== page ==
First edition, Provo Herald

On May 24, 2019, the University of Utah's J. Willard Marriott Library announced it has digitized 100 years of published editions of the Provo Herald, now known as the Daily Herald. 

U of U library digitizes the Daily Herald

The University of Utah’s J. Willard Marriott Library announced this week it has digitized 100 years of editions of the Provo Herald, the paper known today as the Daily Herald. The archive is now available online and free to the public as part of the Utah Digital Newspapers online repository, one of the largest digitization efforts the library has completed to date.

The project includes editions from 1909-2009. According to a press release from the university, the paper was published three times a week until 1921, when it began to be published five days a week. The daily edition began publishing in 1939 and is still published today.

“The primary advantage of digitization is that every page of every issue is keyword-searchable, a feature that cannot be replicated in print or on microfilm,” Tina Kirkham, Digital Library Project manager, said. “Having it available online also means that the newspapers are freely accessible to the public-those residing in Utah as well as throughout the world.”

The first issue of the Herald, printed on January 2, 1909, is labeled “Volume 12, No. 1,” because the paper’s predecessor, the Utah County Democrat, was issued from the same office beginning in 1898.

Rocky Mountain Power to support Facebook center

Solar company First Solar announced Thursday they will build a solar plant facility in Iron County to support Facebook’s Eagle Mountain data center. The company is currently working on their first facility supporting a Facebook data center in Oregon, the “58-MW Cove Mountain project.”

The Utah facility will be the “122-MW Cove Mountain 2” solar plant and will support the Eagle Mountain data center through a power purchase agreement, or PPA, with Rocky Mountain Power, a division of PacifiCorp and Berkshire Hathaway Energy. The facility will be built near the town of Enterprise in Iron County and is scheduled to begin operations in 2020.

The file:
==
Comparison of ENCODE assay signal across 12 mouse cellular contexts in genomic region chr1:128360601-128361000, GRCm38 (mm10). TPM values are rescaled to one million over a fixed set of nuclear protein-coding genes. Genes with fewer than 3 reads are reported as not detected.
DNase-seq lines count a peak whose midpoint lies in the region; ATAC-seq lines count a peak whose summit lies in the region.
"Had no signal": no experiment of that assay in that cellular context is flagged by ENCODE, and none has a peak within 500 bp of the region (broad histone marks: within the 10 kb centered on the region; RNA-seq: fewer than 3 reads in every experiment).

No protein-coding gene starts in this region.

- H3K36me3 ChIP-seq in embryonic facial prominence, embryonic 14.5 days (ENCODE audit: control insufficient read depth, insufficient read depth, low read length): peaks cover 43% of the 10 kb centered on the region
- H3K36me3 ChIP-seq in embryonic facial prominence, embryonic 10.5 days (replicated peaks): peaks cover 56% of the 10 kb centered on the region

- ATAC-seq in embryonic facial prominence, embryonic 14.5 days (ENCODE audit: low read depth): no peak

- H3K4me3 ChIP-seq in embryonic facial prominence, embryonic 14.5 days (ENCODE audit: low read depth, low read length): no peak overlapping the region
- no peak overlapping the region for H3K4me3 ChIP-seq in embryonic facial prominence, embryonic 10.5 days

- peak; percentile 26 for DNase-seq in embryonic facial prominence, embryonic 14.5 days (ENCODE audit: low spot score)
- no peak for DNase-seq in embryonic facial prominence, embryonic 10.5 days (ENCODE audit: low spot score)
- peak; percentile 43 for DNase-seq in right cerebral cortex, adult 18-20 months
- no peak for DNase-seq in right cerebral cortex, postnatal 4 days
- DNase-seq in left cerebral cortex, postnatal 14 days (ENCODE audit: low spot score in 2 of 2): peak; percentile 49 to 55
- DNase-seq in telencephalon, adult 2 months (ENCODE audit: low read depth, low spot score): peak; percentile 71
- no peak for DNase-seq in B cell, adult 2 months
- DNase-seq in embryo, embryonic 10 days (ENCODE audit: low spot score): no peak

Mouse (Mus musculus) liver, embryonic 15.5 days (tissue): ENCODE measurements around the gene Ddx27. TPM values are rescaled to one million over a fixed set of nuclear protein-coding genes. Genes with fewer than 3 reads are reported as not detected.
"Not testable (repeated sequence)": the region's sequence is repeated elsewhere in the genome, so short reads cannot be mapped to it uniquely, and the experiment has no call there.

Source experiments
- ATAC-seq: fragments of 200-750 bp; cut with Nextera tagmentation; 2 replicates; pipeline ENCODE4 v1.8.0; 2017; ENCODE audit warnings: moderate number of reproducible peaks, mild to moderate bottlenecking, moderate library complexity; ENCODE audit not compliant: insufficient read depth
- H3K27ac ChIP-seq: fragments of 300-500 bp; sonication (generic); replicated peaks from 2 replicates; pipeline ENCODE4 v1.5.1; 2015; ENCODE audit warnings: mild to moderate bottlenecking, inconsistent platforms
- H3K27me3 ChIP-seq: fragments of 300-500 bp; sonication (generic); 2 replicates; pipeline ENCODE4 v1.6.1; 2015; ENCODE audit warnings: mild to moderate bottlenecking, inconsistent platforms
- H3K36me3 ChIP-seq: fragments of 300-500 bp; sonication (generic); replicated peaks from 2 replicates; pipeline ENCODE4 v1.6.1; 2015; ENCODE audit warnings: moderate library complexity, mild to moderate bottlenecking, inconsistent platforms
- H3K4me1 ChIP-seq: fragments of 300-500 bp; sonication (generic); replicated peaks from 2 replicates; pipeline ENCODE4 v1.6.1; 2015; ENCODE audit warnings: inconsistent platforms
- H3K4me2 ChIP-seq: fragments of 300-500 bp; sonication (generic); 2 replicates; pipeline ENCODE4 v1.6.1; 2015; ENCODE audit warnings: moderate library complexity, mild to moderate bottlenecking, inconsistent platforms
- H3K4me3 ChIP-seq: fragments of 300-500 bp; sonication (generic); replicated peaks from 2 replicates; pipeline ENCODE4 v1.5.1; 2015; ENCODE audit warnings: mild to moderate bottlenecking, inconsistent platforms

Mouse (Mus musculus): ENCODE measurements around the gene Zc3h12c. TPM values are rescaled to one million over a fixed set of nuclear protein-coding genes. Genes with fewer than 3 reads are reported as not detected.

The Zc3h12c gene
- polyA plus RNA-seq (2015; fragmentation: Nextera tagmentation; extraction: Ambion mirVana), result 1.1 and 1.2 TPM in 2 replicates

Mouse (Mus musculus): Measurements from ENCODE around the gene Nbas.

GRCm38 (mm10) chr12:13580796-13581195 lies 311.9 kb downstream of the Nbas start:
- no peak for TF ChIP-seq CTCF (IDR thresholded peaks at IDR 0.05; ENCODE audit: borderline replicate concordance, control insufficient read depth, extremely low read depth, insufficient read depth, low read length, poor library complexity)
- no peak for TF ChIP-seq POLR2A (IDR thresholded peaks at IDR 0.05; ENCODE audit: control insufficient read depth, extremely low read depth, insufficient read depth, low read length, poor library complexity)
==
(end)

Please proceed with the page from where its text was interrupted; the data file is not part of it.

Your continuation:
Bank is first in Canada to use Utah fintech tool

Last week, Lehi-based financial technology company MX announced that Meridian became the first Canadian financial institution to begin using MX’s new, self-guided financial wellness tool Pulse. Meridian is the largest credit union in Ontario and the third largest in Canada. It is also the parent company of Canada’s newest digital bank, motusbank.

According to a press release, the choice to use MX Pulse is part of Meridian’s digital strategy and effort to encourage “money sense.” Pulse gives members personalized notifications on their smartphones in the moment they’re needed.

“By investing in data and the latest personalized AI tools, we’re showing our members that we are serious about improving their financial health in the present and in the future,” David Baldarelli, SVP, Digital Banking & Enterprise Analytics and COO, motusbank, said. “Being able to get up and running so quickly with MX and work together as partners to customize Pulse for our members really sealed the deal.”

Once the tool is live and available to Meridian members in Ontario, it will also be made available to all motusbank members across Canada, according to a press release.

MX provides financial data services that enable clients and partners to collect, enhance, analyze, present and act on financial data. Founded in 2010, it’s one of the fastest-growing fintech providers, currently partnering with over 1,800 financial institutions and 43 of the top 50 digital banking providers. Learn more by visiting

Carley Porter covers northern Utah County and business for the Daily Herald. She can be reached at

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